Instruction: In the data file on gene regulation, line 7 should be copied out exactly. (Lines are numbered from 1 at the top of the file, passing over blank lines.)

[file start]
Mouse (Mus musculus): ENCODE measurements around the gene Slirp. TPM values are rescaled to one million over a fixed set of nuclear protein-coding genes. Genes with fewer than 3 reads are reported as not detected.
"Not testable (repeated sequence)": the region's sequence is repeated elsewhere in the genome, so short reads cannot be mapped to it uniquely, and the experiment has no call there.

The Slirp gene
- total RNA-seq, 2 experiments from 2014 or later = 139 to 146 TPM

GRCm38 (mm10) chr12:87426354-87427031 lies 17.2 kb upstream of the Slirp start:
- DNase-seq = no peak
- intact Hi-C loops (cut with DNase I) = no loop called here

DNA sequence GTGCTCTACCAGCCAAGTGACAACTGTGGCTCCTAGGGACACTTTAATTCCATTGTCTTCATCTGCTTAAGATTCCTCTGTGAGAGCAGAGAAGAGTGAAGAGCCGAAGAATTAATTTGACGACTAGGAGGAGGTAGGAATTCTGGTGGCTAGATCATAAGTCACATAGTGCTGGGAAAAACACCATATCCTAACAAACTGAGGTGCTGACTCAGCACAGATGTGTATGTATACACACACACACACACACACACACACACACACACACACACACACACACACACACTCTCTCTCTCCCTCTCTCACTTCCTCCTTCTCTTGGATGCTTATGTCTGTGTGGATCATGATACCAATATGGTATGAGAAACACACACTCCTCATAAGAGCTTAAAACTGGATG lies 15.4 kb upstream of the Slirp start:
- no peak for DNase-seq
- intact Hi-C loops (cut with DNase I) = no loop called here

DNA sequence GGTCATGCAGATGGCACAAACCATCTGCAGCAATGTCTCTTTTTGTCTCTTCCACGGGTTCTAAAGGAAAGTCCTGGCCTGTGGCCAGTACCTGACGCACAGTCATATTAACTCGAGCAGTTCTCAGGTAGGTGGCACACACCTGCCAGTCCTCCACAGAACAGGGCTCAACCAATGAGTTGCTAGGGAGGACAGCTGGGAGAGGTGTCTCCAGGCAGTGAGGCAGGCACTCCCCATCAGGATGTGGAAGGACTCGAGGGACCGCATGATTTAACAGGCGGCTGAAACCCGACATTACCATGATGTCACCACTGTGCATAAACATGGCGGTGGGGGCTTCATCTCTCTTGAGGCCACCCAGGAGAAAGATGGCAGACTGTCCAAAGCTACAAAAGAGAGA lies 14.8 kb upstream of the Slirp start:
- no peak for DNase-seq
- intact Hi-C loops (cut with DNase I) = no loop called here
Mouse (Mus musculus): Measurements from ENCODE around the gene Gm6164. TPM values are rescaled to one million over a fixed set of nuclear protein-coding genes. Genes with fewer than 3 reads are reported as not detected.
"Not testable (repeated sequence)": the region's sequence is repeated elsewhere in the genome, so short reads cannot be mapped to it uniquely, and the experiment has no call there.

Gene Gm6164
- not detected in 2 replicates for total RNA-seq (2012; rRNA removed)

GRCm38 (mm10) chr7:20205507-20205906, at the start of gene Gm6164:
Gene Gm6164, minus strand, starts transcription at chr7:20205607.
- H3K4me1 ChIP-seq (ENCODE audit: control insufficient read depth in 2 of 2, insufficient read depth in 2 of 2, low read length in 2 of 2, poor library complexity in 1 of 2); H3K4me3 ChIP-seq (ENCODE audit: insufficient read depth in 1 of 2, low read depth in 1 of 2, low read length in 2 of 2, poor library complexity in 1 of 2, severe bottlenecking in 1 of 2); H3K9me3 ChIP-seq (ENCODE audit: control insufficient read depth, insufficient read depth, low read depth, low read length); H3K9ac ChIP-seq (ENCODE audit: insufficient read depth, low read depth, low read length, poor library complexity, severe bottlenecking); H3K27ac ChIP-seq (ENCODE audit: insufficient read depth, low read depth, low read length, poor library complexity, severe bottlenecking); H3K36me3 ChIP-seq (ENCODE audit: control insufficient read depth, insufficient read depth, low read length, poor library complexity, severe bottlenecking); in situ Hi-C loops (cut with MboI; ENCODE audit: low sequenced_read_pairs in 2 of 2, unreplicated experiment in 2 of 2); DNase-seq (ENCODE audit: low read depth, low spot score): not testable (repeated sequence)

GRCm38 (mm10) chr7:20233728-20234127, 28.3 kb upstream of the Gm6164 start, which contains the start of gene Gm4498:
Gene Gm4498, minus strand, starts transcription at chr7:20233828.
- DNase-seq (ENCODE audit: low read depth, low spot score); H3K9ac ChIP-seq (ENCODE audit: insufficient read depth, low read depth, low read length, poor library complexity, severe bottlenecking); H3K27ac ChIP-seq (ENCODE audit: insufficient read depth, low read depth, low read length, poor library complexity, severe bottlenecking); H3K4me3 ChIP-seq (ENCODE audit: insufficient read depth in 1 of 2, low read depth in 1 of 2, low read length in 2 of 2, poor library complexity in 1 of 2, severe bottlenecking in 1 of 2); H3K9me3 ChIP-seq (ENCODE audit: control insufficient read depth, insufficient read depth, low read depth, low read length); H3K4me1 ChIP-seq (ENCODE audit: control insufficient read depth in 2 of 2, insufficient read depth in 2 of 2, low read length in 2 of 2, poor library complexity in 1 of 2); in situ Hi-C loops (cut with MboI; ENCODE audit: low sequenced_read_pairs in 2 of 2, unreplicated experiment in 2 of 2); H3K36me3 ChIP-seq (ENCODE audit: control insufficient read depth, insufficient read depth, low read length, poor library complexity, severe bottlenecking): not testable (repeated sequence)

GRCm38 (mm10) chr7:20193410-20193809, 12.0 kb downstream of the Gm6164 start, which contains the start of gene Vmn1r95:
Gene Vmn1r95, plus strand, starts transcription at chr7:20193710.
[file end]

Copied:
- intact Hi-C loops (cut with DNase I) = no loop called here